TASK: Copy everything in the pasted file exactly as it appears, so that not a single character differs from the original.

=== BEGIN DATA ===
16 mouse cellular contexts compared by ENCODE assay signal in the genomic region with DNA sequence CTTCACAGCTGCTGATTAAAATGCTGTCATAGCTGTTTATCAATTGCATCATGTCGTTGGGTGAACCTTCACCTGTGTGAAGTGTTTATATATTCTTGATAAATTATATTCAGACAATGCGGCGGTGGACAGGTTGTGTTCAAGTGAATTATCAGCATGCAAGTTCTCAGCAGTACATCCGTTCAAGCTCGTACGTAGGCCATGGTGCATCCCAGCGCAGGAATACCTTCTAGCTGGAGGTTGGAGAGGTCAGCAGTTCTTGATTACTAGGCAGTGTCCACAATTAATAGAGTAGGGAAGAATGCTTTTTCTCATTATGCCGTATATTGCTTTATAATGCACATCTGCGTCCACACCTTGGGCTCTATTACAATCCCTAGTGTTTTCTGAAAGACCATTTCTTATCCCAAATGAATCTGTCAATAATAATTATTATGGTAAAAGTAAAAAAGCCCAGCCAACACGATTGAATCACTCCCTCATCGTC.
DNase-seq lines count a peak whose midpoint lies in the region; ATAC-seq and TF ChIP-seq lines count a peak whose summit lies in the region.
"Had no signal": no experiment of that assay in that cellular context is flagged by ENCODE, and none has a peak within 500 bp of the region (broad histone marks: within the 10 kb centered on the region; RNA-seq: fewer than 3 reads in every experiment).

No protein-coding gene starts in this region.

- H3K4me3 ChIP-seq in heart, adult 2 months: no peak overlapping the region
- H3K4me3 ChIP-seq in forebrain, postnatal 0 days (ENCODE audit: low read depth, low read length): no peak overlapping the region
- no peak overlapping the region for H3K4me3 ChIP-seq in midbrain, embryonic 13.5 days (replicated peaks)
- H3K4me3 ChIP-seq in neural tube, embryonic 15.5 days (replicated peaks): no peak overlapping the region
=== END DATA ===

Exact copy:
16 mouse cellular contexts compared by ENCODE assay signal in the genomic region with DNA sequence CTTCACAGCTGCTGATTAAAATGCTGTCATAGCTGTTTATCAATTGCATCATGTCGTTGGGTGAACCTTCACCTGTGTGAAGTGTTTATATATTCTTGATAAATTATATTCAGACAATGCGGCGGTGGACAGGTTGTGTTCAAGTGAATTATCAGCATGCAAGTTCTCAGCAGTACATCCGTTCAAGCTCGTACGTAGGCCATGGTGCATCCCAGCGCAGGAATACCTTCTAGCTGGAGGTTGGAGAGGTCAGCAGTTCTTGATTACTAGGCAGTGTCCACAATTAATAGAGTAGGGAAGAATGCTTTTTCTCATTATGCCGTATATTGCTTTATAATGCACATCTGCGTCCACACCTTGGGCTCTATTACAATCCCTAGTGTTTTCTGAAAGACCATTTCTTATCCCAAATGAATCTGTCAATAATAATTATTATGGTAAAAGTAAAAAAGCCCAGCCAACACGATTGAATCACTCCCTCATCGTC.
DNase-seq lines count a peak whose midpoint lies in the region; ATAC-seq and TF ChIP-seq lines count a peak whose summit lies in the region.
"Had no signal": no experiment of that assay in that cellular context is flagged by ENCODE, and none has a peak within 500 bp of the region (broad histone marks: within the 10 kb centered on the region; RNA-seq: fewer than 3 reads in every experiment).

No protein-coding gene starts in this region.

- H3K4me3 ChIP-seq in heart, adult 2 months: no peak overlapping the region
- H3K4me3 ChIP-seq in forebrain, postnatal 0 days (ENCODE audit: low read depth, low read length): no peak overlapping the region
- no peak overlapping the region for H3K4me3 ChIP-seq in midbrain, embryonic 13.5 days (replicated peaks)
- H3K4me3 ChIP-seq in neural tube, embryonic 15.5 days (replicated peaks): no peak overlapping the region